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Lessons learned from a rapid response for migrants in Niger

  • by Melina Koutsis
  • 14 Jan 19

Photo credit:Christof Vadino. Farmer, 34 years old, father of nine children, Niger


Blog Post

The city of Agadez sits on the edge of the Sahara in northern Niger and has traditionally been a major transit point for migrants from sub-Saharan Africa traveling towards North Africa and Europe. These migrants move for various reasons, be it for economic reasons or to flee conflict, such as from neighbouring Mali and Nigeria.

Last month, I had the opportunity to visit Agadez. The Migration Emergency Response Fund (MERF) funded two projects in Agadez over the past year, both led by Doctors of the World (DOTW). In September 2017, DOTW was funded to respond to the deportation of migrants following Algeria’s resumption of its policy of repatriating migrants from sub-Saharan Africa to Niger. Over the course of the project, DOTW responded to nine deportation waves in which 4,178 people arrived in Agadez. One year later, DOTW raised an alert to respond to a recent spike of close to two thousand Sudanese migrants arriving from Libya, which had overwhelmed the response system. As part of my visit, I was quite keen to understand the impact of last year’s project and what lessons learned had been drawn from it for the current response.

I was surprised to see that one year after the end of the project, the arrival site for migrants deported from Algeria still stands. Actors such as DOTW, International Organisation for Migration (IOM), International Rescue Commitee (IRC), as well as national authorities continue to provide support to the convoys of Nigerien migrants, as well as people from Mali, Senegal, Cameroon, and Nigeria that continue to arrive on the site. Traveling in construction trucks for several days, these migrants arrive in Agadez exhausted and dehydrated, often in need of medical and psychological care.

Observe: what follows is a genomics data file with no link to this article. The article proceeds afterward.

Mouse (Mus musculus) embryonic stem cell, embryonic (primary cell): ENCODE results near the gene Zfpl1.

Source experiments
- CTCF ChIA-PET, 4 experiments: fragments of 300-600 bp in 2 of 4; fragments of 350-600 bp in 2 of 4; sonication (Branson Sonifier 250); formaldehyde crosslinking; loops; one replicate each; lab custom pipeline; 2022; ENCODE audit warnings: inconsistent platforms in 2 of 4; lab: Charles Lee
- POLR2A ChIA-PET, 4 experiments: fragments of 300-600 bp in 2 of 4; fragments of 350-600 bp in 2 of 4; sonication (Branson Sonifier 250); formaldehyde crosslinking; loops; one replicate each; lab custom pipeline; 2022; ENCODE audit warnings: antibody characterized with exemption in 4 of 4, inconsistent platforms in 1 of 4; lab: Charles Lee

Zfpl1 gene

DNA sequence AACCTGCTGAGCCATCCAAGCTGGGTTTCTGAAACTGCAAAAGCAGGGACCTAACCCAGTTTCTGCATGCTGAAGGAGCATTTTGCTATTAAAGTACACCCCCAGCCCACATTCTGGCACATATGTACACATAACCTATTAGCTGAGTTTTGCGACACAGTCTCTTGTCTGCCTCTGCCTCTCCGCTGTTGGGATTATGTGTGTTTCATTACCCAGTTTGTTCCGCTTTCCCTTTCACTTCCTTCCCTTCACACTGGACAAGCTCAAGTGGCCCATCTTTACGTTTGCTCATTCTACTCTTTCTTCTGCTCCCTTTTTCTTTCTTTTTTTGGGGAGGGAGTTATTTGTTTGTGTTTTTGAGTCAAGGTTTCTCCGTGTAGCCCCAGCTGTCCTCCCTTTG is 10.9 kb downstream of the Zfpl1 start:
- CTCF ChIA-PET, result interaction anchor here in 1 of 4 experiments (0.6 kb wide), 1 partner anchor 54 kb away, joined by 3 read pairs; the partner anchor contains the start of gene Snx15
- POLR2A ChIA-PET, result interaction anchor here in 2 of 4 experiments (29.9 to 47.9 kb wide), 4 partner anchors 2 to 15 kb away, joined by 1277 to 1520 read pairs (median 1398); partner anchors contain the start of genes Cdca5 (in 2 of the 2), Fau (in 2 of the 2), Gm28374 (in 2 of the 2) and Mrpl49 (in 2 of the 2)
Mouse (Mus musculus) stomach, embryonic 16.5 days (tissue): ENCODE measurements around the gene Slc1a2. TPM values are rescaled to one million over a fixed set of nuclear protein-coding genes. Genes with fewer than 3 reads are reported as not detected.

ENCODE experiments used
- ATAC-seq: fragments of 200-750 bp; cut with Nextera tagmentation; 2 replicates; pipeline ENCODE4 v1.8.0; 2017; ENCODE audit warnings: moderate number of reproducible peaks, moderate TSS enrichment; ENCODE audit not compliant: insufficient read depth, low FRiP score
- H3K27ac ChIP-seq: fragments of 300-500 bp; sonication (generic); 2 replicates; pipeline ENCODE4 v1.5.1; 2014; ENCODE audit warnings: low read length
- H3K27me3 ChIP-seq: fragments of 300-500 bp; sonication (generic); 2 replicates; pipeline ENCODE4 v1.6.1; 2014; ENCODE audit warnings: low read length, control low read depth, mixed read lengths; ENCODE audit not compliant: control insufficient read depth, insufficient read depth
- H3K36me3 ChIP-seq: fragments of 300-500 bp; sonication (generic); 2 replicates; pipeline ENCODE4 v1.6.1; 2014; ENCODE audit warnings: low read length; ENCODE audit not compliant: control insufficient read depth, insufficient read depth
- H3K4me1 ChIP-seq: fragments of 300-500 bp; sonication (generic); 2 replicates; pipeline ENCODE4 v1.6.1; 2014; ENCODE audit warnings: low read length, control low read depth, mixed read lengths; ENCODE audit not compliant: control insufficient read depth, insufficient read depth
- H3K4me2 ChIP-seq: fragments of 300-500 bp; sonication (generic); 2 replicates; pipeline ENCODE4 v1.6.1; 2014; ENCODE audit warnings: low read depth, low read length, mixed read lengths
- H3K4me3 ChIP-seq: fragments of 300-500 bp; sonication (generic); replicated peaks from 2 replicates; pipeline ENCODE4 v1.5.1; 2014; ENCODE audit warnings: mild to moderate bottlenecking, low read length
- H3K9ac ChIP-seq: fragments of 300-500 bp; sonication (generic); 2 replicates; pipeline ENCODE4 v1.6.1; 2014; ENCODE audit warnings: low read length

DOTW supported the Regional Disaster and Food Crisis Prevention and Management Committee and the Agadez Health District in setting up a medical screening and treatment mechanism at the arrival site. This comprised medical and psychological screening units, second line medical care units and NFI and food distribution units. Mobile latrines and water tanks were also installed.

According to discussion with the DOTW team, one of the greatest strengths of the MERF project was in setting up a communication and coordination system with national authorities. Indeed, DOTW identified early in the project that the time between the alert by the Regional Disaster and Food Crisis Prevention and Management Committee and migrants arriving in the Agadez region was insufficient for an appropriate response. DOTW worked with the committee to develop a faster and more streamlined communication system which has improved available reaction time from the typical 12 hours to up to 4 days. These habits have been maintained and the communication system remains in place to this day.

Another important learning from the project came up during my discussion with DOTW’s human resource staff. Since MERF projects are only 3 months and are meant to cover urgent humanitarian needs, it’s imperative for teams to begin activities quickly. During the first MERF project, DOTW did not hire new staff, instead working with the team already busy on the ground. Every member of staff was mobilised and working together, even late into the night. Though it created a feeling of team spirit, it was also exhausting. This round, they hired former interns who already knew DOTW to work 100% on the MERF project for support roles such as HR, logistics, and finance. While still under the supervision of other senior staff, this has allowed them to be much faster and more effective, while staying relatively cost efficient.

Read more about the Migration Emergency Response Fund.

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  • by Melina Koutsis